The public debate Americans have been conducting recently about the implications of the worldwide war they are waging against Islamic terror is not confined to the decade between September 11, 2001, and the assassination of Osama bin Laden, or to the two four-year terms of President George W. Bush. The Americans are also discussing and implementing far-reaching measures in that war during the second term of Barack Obama.
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It was the Obama administration that formulated a directive permitting the president to authorize the assassination abroad, without trial, of U.S. citizens suspected of involvement in terrorism. And it was the president himself who (in his first term) broke an election-campaign promise to close the controversial Guantanamo detention facility.
The confirmation hearing for the new CIA director-designate, John Brennan, brought to the fore the policy of assassinating terror activists, and in particular the intensive use made to this end of unmanned aircraft, known as drones. The Oscar-nominated film "Zero Dark Thirty," about the killing of Bin Laden, added new fuel to the fire of controversy over using torture in the interrogation of terrorists under circumstances in which American intelligence deems it essential.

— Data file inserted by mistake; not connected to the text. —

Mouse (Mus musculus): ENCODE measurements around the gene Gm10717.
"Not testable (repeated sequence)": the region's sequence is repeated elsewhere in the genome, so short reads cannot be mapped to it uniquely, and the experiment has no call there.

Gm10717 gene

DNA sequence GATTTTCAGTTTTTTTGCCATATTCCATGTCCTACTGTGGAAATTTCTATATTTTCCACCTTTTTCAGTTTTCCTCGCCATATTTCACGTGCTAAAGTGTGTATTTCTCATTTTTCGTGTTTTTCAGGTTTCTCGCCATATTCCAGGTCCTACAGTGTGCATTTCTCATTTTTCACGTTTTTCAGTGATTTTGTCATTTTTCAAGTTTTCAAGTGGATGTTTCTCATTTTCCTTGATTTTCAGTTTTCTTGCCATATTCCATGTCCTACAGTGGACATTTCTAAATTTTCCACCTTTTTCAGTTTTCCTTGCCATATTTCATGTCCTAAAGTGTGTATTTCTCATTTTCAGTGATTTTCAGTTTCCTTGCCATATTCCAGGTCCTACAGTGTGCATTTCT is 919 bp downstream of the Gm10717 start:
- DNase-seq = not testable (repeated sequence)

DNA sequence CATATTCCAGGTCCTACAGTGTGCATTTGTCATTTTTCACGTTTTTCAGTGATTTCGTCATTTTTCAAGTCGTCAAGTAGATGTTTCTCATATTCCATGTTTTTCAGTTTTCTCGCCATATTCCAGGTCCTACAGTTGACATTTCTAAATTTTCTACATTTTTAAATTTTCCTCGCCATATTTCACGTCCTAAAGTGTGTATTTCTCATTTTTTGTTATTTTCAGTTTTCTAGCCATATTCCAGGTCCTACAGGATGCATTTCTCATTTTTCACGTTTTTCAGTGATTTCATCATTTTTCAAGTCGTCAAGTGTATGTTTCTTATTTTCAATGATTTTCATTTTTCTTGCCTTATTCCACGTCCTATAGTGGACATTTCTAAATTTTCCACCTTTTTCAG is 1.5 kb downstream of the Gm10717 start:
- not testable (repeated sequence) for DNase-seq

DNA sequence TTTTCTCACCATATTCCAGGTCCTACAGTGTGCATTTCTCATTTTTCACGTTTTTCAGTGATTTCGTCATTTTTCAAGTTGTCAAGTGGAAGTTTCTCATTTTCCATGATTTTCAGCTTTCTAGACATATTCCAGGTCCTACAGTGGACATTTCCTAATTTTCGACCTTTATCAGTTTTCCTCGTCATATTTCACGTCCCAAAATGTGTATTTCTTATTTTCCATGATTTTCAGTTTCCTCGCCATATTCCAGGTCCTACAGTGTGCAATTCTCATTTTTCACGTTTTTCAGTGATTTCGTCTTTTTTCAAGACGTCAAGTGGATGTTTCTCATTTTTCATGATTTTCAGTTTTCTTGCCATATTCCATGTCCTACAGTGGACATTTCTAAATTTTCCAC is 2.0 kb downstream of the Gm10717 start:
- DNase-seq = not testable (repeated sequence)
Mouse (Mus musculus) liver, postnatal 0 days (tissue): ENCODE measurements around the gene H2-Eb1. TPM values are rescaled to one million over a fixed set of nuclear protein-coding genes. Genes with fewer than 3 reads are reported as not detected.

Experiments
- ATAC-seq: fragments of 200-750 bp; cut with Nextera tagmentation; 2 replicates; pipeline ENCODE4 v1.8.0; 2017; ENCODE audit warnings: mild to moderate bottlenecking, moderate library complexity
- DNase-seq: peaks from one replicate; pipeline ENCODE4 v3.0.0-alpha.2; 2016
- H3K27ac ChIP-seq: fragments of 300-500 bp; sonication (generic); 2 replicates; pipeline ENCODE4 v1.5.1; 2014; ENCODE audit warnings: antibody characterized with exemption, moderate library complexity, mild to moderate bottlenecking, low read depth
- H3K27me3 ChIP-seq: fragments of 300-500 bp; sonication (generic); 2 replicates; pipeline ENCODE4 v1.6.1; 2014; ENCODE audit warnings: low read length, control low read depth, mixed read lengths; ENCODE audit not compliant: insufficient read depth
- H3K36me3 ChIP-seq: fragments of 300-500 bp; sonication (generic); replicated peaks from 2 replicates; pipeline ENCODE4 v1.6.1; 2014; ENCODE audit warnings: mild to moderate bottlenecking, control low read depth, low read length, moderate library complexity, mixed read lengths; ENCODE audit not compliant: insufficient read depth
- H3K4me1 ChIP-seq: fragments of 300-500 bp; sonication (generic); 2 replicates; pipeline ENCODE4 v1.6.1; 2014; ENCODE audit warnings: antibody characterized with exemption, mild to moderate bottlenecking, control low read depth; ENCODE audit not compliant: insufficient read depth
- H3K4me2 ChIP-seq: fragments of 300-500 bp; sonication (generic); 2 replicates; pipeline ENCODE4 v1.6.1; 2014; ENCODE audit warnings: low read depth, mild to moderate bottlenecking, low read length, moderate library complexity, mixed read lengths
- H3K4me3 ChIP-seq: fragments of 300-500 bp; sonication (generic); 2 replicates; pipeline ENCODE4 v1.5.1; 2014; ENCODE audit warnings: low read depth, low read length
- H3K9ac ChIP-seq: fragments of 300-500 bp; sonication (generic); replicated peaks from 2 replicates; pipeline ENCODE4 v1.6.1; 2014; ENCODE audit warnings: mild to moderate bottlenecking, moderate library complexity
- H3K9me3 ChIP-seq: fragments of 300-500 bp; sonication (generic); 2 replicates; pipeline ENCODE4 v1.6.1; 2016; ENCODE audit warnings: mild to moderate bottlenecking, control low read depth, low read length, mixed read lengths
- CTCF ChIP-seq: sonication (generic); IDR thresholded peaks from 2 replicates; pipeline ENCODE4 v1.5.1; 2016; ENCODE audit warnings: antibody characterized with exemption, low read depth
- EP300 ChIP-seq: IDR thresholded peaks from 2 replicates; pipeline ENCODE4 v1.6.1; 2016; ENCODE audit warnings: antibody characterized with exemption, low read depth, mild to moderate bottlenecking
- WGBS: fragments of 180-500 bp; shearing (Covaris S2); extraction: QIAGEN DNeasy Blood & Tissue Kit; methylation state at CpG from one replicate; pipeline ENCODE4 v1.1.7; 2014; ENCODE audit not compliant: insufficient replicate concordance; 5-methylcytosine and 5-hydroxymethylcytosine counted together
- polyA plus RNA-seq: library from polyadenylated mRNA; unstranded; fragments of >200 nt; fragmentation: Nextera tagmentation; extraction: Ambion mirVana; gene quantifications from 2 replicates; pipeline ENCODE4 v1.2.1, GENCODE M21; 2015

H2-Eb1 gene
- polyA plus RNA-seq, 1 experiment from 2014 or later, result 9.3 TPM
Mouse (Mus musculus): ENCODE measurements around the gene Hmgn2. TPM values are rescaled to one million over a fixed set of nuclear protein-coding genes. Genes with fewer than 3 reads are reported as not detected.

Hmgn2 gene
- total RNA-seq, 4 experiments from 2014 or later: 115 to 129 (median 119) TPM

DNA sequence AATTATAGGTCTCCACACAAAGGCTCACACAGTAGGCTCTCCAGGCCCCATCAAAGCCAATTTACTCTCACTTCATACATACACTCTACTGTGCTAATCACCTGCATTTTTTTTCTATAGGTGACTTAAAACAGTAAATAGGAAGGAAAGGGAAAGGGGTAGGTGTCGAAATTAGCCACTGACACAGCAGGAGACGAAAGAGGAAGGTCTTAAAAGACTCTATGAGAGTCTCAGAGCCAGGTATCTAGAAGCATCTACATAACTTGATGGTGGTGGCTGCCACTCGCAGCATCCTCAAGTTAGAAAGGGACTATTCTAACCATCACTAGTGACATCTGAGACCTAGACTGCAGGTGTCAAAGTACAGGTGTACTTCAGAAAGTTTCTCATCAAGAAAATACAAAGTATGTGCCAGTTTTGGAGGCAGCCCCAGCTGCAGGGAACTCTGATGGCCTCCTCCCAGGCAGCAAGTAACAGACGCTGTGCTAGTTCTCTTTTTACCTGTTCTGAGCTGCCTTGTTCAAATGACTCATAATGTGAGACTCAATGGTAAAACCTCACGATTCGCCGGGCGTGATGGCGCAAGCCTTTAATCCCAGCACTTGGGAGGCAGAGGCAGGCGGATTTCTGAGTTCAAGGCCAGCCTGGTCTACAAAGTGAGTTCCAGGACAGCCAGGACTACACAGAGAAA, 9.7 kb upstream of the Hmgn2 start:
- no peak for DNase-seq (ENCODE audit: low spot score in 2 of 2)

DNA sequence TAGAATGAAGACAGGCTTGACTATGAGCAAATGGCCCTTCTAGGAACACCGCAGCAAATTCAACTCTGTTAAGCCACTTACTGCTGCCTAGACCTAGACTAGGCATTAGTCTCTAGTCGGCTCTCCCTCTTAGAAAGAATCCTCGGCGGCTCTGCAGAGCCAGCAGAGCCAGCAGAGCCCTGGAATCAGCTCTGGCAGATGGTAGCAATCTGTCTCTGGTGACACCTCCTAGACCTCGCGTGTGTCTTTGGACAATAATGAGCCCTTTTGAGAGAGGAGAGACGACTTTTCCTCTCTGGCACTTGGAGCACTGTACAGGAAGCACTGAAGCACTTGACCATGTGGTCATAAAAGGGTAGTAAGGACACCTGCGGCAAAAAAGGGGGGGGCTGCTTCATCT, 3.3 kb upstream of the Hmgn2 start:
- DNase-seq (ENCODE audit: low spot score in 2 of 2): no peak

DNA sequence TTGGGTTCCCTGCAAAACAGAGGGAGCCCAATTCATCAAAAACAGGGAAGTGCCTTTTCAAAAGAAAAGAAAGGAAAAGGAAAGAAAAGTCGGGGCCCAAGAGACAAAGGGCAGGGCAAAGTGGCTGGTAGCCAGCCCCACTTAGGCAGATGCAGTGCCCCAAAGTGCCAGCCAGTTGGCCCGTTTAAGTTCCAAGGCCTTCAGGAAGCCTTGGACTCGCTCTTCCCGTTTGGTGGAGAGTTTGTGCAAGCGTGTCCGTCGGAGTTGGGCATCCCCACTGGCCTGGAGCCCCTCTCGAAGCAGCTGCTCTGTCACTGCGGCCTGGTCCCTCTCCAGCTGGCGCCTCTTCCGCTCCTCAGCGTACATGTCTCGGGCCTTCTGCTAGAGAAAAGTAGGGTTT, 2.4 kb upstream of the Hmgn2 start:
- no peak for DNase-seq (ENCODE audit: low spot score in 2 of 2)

In addition, reports in the British and American media about new methods developed by the American defense industry for the surveillance and analysis of protest activities by monitoring social networks have sparked a discussion about the limits of intervention by the administration, and the threats to civil liberties in the digital era.
The wars in Afghanistan and Iraq and the domestic battle against terrorism are not developing into an American trauma of the same intensity as the Vietnam War. There have been far fewer casualties, there is less of a national sense of failure, and in the absence of the universal draft that existed during the Vietnam period, the price of the new wars has hardly been felt in every American home. Still, a lively debate is under way in the United States, one that is to some extent enviable.